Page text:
Frustration? Yeah, and then some as Garcia goes under the knife again
ST. LOUIS -- The sad career of Cardinals left-hander Jaime Garcia took another unfortunate turn Tuesday when the team said he would undergo his third season-ending surgery.
And yes, "sad" is as fair a word as any to describe the left-hander's career over the past three years. Well, the past two years and 51 weeks, anyway. It was on July 13, 2011, that Garcia signed a $27 million contract extension that is paying him $7.75 million this year and $9.25 million in 2015 (plus $1 million to buy out the final two years of $23.5 million). There was nothing sad about that.
But little has gone right on the job since then because of his uncooperative left shoulder. The issues began in 2012, when he spent 2 1/2 months on the disabled list with a sprained shoulder. He made only nine starts in 2013 before season-ending surgery to repair his labrum and rotator cuff. He reported to spring training this year reportedly ready to go but soon was set back, did not make his first start until May 18 and, barely a month later, was shut down again. And you wonder how often he was pain-free in the 49 starts he has been able to make since getting his four-year extension.
Certainly not any of the seven this season, from what he said. Count me among those who thought Garcia had trouble distinguishing between pitching with the soreness that comes with the job and pitching with pain from a shoulder simply not up to the task of throwing a baseball 90 mph. But after talking with him Tuesday, it sounds likely that he has been dealing with a legitimate issue for longer than even he thought.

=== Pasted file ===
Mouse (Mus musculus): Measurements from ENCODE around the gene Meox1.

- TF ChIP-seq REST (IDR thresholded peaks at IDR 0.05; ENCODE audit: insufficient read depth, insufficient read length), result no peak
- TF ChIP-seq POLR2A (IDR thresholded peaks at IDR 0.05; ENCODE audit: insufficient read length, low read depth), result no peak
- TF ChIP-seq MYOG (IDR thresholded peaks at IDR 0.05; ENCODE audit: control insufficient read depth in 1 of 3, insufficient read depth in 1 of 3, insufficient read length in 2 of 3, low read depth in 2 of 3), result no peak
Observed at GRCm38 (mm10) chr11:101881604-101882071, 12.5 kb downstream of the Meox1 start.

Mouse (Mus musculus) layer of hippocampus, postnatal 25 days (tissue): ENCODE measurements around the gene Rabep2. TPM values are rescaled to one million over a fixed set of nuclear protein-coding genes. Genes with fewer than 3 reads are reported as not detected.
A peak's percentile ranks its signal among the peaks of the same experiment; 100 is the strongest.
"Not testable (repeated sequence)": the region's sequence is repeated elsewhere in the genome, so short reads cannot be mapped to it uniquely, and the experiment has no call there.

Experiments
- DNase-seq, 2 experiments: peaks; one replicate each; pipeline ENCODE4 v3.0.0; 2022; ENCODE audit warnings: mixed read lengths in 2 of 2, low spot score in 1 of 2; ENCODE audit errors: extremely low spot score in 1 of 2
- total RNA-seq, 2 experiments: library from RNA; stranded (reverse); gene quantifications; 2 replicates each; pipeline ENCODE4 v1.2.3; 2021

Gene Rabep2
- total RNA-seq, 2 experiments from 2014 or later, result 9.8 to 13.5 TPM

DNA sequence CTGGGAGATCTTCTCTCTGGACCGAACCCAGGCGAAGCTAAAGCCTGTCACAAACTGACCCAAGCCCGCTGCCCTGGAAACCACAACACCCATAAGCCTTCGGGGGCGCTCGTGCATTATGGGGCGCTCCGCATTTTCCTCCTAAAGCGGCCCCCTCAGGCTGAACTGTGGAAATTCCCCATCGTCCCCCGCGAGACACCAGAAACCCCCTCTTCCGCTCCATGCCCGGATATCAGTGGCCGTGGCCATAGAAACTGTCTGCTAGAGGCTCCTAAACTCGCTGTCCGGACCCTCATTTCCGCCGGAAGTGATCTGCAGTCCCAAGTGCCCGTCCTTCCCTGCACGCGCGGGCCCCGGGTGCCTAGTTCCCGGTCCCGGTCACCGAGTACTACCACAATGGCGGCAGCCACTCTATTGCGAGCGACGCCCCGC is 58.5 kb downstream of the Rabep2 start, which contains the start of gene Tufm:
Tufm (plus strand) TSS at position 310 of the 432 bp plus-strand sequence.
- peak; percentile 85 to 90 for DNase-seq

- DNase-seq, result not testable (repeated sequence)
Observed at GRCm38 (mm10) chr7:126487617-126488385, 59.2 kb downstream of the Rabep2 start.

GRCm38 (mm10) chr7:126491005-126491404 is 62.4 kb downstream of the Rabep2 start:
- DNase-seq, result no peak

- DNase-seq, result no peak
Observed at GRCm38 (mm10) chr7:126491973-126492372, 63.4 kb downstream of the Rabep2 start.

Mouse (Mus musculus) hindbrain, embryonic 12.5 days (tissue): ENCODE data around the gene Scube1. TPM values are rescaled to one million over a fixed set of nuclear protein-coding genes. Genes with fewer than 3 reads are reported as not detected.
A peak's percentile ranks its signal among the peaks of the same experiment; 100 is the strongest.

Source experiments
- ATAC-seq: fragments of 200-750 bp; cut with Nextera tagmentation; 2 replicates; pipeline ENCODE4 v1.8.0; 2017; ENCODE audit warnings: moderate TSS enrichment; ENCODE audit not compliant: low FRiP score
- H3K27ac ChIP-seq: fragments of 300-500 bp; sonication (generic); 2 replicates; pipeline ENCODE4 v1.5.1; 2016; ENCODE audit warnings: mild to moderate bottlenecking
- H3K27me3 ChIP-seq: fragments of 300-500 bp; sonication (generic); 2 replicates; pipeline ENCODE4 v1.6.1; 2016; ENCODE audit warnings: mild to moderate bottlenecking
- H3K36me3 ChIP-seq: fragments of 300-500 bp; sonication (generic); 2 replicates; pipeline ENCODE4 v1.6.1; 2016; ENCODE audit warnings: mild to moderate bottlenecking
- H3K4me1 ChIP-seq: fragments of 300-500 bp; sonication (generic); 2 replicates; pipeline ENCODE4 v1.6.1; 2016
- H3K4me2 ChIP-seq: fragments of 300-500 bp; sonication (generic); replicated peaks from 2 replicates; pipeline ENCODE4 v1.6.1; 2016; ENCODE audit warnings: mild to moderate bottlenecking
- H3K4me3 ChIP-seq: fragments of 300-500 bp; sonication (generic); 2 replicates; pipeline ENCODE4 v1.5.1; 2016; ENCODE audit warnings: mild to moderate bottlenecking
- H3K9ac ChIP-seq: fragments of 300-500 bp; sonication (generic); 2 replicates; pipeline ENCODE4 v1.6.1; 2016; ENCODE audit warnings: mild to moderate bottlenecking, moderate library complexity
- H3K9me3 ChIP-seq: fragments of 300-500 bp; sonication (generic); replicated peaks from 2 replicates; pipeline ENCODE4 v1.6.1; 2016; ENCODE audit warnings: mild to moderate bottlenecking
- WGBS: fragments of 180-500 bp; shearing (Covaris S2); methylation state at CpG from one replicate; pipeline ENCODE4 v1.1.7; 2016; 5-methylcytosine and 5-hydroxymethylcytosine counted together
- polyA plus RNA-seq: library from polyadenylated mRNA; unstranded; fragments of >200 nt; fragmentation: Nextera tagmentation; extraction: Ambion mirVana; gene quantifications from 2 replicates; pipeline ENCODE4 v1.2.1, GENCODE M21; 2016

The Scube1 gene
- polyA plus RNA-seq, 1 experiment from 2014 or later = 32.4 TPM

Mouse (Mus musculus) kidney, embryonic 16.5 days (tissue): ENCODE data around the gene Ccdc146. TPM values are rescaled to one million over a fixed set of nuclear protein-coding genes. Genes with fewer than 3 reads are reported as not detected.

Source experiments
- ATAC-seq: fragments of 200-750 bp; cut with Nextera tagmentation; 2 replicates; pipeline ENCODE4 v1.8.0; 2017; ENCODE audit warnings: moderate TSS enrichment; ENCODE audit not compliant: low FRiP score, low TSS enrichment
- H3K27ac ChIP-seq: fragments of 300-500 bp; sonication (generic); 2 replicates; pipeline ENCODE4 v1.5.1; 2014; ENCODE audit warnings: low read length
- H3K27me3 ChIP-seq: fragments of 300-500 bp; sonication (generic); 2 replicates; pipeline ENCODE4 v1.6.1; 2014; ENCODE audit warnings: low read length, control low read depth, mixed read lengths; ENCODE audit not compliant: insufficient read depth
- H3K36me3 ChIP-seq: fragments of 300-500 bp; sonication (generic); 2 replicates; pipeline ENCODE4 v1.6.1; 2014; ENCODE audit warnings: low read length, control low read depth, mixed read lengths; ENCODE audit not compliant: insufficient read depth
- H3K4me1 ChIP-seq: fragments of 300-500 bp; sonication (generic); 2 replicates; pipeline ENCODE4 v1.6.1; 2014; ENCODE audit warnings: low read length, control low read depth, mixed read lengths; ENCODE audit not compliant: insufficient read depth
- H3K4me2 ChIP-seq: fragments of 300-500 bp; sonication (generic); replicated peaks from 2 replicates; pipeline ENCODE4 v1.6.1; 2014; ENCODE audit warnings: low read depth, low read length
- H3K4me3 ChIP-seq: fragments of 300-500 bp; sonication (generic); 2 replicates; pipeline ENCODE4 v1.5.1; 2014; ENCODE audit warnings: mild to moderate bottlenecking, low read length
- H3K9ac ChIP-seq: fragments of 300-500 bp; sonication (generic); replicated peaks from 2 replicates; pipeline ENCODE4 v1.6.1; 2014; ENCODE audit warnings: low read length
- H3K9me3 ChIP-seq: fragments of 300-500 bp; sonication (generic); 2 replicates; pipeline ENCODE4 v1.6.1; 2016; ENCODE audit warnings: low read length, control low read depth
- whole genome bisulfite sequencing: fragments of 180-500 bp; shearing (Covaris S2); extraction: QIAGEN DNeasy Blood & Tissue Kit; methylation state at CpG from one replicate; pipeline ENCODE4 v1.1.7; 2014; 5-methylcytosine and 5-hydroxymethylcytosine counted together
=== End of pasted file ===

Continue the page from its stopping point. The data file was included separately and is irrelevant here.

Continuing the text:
In his latest tour of the industry's leading arm experts, Garcia was diagnosed with thoracic outlet syndrome, the same affliction that finally brought down Chris Carpenter's career. When Garcia told doctors about his symptoms, they told him this could have been "going on for a while."
"I can't sit here and say I've had it for two years because I don't know," Garcia said. "I was recommended to go see these doctors and this is what they said. They asked me about the last couple of years. I told them the symptoms and think there's a possibility of that being the case."